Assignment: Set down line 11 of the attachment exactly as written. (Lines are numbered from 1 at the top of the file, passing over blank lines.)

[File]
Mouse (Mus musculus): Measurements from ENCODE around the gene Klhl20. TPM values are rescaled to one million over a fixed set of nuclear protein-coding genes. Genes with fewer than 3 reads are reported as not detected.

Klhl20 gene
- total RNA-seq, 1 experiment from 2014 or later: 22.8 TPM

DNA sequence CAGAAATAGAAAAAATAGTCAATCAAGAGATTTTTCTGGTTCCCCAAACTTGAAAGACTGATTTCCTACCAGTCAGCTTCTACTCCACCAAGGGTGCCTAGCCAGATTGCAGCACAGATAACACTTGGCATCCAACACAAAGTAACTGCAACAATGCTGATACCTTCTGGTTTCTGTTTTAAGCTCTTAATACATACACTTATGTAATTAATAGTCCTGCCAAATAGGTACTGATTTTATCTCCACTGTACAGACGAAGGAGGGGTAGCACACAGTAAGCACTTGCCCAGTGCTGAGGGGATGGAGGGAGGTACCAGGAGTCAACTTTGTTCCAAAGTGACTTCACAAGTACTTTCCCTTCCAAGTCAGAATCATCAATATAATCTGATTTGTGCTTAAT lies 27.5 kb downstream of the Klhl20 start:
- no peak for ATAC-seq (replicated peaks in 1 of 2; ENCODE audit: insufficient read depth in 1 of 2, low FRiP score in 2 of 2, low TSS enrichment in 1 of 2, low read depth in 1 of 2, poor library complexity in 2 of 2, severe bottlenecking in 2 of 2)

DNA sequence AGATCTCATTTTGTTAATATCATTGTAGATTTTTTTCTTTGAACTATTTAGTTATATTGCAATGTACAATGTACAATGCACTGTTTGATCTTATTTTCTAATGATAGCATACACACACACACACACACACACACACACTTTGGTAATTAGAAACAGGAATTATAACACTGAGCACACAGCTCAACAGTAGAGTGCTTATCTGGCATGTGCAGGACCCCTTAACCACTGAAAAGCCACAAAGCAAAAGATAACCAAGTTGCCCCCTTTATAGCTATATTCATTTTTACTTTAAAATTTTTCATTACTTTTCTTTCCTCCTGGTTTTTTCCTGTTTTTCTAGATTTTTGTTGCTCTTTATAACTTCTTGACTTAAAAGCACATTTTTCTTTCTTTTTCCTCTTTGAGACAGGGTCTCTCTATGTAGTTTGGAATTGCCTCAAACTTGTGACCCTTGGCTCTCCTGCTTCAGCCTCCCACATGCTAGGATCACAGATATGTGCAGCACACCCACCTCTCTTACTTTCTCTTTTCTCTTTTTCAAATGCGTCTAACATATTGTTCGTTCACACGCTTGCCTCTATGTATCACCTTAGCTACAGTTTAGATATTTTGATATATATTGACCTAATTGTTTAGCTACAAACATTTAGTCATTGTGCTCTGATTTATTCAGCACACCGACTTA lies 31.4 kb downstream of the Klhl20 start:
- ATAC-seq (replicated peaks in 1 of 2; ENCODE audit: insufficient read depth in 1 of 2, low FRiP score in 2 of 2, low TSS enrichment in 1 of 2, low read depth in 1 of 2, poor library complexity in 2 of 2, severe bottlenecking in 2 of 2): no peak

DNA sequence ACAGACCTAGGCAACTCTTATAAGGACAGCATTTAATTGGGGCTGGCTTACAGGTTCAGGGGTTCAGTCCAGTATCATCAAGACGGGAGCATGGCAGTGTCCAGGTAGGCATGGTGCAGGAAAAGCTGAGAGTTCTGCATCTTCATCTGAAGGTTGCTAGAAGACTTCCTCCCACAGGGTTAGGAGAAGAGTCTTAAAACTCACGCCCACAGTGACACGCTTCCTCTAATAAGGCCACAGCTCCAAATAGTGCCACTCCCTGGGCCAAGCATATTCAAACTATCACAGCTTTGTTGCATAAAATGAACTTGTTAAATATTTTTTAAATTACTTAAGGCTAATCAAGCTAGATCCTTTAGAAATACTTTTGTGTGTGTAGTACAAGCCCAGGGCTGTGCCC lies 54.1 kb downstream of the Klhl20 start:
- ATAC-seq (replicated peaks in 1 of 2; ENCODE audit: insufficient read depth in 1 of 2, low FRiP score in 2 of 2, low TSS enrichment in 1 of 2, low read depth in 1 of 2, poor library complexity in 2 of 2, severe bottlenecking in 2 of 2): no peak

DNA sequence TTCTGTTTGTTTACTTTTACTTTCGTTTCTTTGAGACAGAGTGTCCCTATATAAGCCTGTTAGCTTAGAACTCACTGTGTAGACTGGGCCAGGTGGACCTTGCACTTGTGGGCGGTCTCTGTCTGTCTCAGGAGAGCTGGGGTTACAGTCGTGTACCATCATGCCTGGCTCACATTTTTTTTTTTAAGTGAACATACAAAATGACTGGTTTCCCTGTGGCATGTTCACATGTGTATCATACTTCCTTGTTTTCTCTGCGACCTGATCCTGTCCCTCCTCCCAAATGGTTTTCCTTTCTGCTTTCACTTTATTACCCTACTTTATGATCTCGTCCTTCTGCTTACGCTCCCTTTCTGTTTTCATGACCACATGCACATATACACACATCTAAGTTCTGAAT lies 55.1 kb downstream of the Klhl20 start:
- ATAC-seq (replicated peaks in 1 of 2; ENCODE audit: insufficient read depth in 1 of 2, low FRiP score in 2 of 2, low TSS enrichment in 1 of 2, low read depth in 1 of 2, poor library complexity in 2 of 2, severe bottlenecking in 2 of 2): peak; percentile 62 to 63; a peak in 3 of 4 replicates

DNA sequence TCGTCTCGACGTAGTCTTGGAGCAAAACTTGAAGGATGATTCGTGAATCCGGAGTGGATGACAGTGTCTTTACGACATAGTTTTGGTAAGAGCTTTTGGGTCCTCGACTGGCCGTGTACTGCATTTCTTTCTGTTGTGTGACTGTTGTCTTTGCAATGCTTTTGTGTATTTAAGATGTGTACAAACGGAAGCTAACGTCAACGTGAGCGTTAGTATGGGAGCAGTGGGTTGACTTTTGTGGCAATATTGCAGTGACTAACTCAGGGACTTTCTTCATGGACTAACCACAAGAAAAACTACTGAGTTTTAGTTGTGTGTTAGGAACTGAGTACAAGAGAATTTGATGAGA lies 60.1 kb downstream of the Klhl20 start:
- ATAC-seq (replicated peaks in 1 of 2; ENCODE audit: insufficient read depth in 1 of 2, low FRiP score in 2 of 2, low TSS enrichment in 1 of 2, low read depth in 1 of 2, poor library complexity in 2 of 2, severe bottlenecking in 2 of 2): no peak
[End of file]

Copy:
- ATAC-seq (replicated peaks in 1 of 2; ENCODE audit: insufficient read depth in 1 of 2, low FRiP score in 2 of 2, low TSS enrichment in 1 of 2, low read depth in 1 of 2, poor library complexity in 2 of 2, severe bottlenecking in 2 of 2): peak; percentile 62 to 63; a peak in 3 of 4 replicates